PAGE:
Last weekend, we hosted the annual retreat of the Nurturing Communities Network (NCN) here at Englewood Christian Church.
“an informal and growing network of Christ-centered intentional communities. Older established communities connect with novice communities for the purpose of learning from each other, encouragement and growing. This happens through visits, regional and local gatherings, meals together, and many conversations. The hope is mutual encouragement in Jesus’ way of simplicity, justice and peace.”
I was inspired by this retreat to compile the following list of books that offer diverse perspectives on life in Christian intentional community. (Some of these titles are recommended on the NCN Resource list.)
If you are curious about Christian intentional community, I encourage you to take a look at some of these books, and the NCN website.
By ERB Editor C. Christopher Smith
|[easyazon_image align=”center” height=”500″ identifier=”1573225843″ locale=”US” src=”https://englewoodreview.org/wp-content/uploads/2018/10/51CBQMPDjML.jpg” tag=”douloschristo-20″ width=”327″]|
[easyazon_link identifier=”1573225843″ locale=”US” tag=”douloschristo-20″]The Cloister Walk[/easyazon_link]
Why would a married woman with a thoroughly Protestant background and often more doubt than faith be drawn to the ancient practice of monasticism, to a community of celibate men whose days are centered on a rigid schedule of prayer, work, and scripture? This is the question that poet Kathleen Norris asks us as, somewhat to her own surprise, she found herself on two extended residencies at St. John’s Abbey in Minnesota.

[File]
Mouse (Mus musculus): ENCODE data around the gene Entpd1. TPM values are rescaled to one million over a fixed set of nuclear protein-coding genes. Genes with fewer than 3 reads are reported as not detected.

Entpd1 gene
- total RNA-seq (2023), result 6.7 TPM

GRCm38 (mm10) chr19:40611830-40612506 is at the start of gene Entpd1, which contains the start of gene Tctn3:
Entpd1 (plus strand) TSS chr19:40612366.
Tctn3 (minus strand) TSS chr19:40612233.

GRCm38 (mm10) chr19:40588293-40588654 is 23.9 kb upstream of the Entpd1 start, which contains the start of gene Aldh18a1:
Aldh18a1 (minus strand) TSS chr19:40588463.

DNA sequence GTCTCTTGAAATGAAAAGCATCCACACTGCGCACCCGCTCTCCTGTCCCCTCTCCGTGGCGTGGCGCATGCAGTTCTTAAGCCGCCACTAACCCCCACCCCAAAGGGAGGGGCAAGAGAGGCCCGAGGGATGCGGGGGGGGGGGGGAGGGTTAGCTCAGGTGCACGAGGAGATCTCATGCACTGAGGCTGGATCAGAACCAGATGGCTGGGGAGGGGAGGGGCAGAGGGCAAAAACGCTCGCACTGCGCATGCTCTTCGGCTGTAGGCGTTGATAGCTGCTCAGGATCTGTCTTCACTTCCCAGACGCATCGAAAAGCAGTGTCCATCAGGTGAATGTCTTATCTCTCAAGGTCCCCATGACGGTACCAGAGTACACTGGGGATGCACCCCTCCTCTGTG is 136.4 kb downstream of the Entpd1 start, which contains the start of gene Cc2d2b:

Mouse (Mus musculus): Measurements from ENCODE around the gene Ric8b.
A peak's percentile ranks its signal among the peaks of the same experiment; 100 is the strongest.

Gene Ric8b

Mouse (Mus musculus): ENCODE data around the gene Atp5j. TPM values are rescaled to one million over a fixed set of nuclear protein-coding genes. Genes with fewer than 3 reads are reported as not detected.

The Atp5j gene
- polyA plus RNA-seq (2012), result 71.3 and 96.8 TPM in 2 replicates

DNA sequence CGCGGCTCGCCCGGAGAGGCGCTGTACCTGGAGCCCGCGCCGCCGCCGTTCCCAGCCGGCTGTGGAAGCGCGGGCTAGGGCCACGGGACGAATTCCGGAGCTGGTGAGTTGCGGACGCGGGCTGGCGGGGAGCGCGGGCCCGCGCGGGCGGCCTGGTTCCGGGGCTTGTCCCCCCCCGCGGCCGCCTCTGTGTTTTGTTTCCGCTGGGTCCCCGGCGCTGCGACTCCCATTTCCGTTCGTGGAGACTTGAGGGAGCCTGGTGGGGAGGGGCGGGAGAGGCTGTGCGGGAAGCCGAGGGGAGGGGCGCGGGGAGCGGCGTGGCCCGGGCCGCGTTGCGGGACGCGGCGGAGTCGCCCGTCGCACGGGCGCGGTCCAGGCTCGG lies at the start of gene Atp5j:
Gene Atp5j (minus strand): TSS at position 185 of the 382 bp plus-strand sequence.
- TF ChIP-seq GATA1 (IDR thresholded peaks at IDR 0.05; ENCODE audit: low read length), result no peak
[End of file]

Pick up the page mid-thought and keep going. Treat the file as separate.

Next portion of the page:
Part record of her time among the Benedictines, part meditation on various aspects of monastic life, The Cloister Walk demonstrates, from the rare perspective of someone who is both an insider and outsider, how immersion in the cloistered world– its liturgy, its ritual, its sense of community– can impart meaning to everyday events and deepen our secular lives. In this stirring and lyrical work, the monastery, often considered archaic or otherworldly, becomes immediate, accessible, and relevant to us, no matter what our faith may be.
READ an excerpt of this book…
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